This is the fourth part in a four part series, to go to part one click here.
The reason why human society can work in a fallen world filled with fallen men is this: the conscience. God, by His grace, has given every man a conscience. And although the conscience can be seared, the conscience restrains men from the evil that they desire to do. Tacitus demonstrates the restraining power of the conscience quite well:
Nero offered his gardens for the spectacle [the executions], and was exhibiting a show in the circus, while he mingled with the people in the dress of a charioteer or stood aloft on a car. Hence, even for criminals who deserved extreme and exemplary punishment, there arose a feeling of compassion; for it was not, as it seemed, for the public good, but to glut one man's cruelty, that they were being destroyed. (source)During Nero's reign, the human conscience was certainly active, and there came a point when even the unbelieving world began to grow tired of seeing such tortures inflicted upon the Christians.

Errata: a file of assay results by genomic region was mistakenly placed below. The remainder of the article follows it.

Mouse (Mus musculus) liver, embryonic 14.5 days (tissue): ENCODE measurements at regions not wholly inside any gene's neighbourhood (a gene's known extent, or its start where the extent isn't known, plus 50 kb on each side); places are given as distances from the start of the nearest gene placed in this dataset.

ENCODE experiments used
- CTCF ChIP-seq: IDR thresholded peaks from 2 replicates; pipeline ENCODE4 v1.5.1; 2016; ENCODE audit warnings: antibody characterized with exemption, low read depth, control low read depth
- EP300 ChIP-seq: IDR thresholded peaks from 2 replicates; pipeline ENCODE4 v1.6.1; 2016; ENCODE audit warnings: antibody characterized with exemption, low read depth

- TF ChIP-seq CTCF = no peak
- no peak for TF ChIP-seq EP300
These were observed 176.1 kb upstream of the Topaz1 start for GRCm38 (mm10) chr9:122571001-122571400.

The persecutions under Nero were not the first persecutions of Christians in history. From the very beginning in Jerusalem (starting with Stephan), Christians had been persecuted, even put to death. What made Nero's persecutions significant is that they demonstrated just how far Christianity had spread within the first 30 years. From the very beginning, Christians were willing, through the power of the Spirit, to literally pick up their crosses and die (a fact clearly supported by Tacitus' ancient writings).
The persecution in Rome under Nero provides a graphic illustration of the cost of following Jesus Christ. We should not forget the words of the Apostle Paul: If we have hoped in Christ in this life only, we are of all men most to be pitied. (1 Corinthians 15:19)
This world is not supposed to be our home. And those early Christians, who lived and died during the reign of Nero, certainly provide a vivid reminder to this us of what it means to follow Christ.
For a historical fiction post on what the great fire in Rome might have looked like from the perspective of a Christian slave in Rome, click here.
Noah's Birth - Genesis 5:28 - 2948 BC (Pre-Flood History)
The Flood - Genesis 7:11 - 2349 BC (Pre-Flood History)
Slavery, The Great Fire In Rome, and Nero